Core coursework includes anatomy, physiology, pathology, and pharmacology. Additionally, a strong emphasis is placed on procedural education such as insertion of intravenous and urinary catheters, sterile dressing changes, proper administration of medications, physical examinations, caring bedside manner, and other vital skills. After the first semester basic skills are obtained, students rotate through Obstetrics, Mental Health, Medical, Surgical, Oncology, Critical Care and Pediatric Units to get a holistic view of nursing and what it encompasses. Many nursing students and nursing schools use medical and healthcare educational software as a study or training aid.

Many schools offer an accelerated bachelor's degree in nursing program. A variation of the Second Degree BSN is the Accelerated BSN. In addition to giving credit for having completed liberal arts requirements, an Accelerated BSN program allows students to complete their undergraduate nursing program's course requirements more quickly than students enrolled in a traditional BSN program. Accelerated BSN programs usually take 12 months to complete, though some programs may run for 16 to 24 months.

The traditional BSN programs may take much longer time. For example, in California, where nursing is a relatively high-paid and in high demand profession, the completion of BSN (including pre-requisites, major courses in the program, and General Education courses of college) may take 5 to 6 years. A 3.0 GPA is often an entrance requirement for many programs. Some more prestigious schools require much higher GPA score to be competitive. Many programs now also require TEAS-V test scores to evaluate potential students for entry. Also, there are other options of Associate Degree for RN and LPN programs (which in term of nursing training is much shorter and the scope of practice is different than RN). Lastly, the Master level is for experienced RNs to reach a higher education and may expand their scope of practice.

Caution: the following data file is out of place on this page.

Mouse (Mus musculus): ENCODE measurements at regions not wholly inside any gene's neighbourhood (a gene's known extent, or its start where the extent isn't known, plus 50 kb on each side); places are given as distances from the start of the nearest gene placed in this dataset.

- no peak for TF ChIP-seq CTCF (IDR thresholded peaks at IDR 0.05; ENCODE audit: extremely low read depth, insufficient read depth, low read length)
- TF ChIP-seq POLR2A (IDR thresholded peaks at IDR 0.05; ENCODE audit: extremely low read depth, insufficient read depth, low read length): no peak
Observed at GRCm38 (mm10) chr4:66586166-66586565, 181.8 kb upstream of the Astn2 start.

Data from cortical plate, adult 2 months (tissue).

In the United States, students graduate from nursing education programs qualified to take one of the NCLEX (National Council Licensure Examination) exams, the NCLEX-PN for Licensed Practical Nurses (LPNs) or the NCLEX-RN for Registered Nurses RNs.

Degrees granted

See articles on individual degrees for variations on the exact name.

See also


  1. "About". King's College London. Retrieved 24 October 2015.
  2. Florence Nightingale Museum. "Florence Nightingale". Archived from the original on 2007-01-25. Retrieved 2007-02-02.
  3. "About the school". University of Manchester. Retrieved 2007-02-02.
  4. "This week / next week" (University of Manchester); 7 Oct. 1996, p. 1
  5. Fox, Brooke E. "Educate and Inspire: The MUSC College of Nursing". Retrieved 2 April 2018.
  6. Fox, Brooke E. "Educate and Inspire: The MUSC College of Nursing". Retrieved 2 April 2018.
  9. About. Johns Hopkins Medicine; [cited 26 May 2014].
  10. "History of the School of Nursing". Archived from the original on 2015-04-18.
  11. Goldmark, Josephine (1923). Nursing and Nursing Education in the United States: Report of the Committee for the Study of Nursing Education. The Macmillan Company. ISBN 9785882308154.
  12. "Timeline of Nursing".
  13. Yoost, Barbara (2016). Fundamentals of Nursing: shout up for Collaborative Practice. Elsevier Inc. ISBN 9780323295574.
  14. "Exhibit on the History of the Yale School of Nursing". Yale University. Retrieved 2007-02-02.
  15. Columbia School of Nursing. "History of the Columbia School of Nursing". Archived from the original on 2006-12-09. Retrieved 2007-02-02.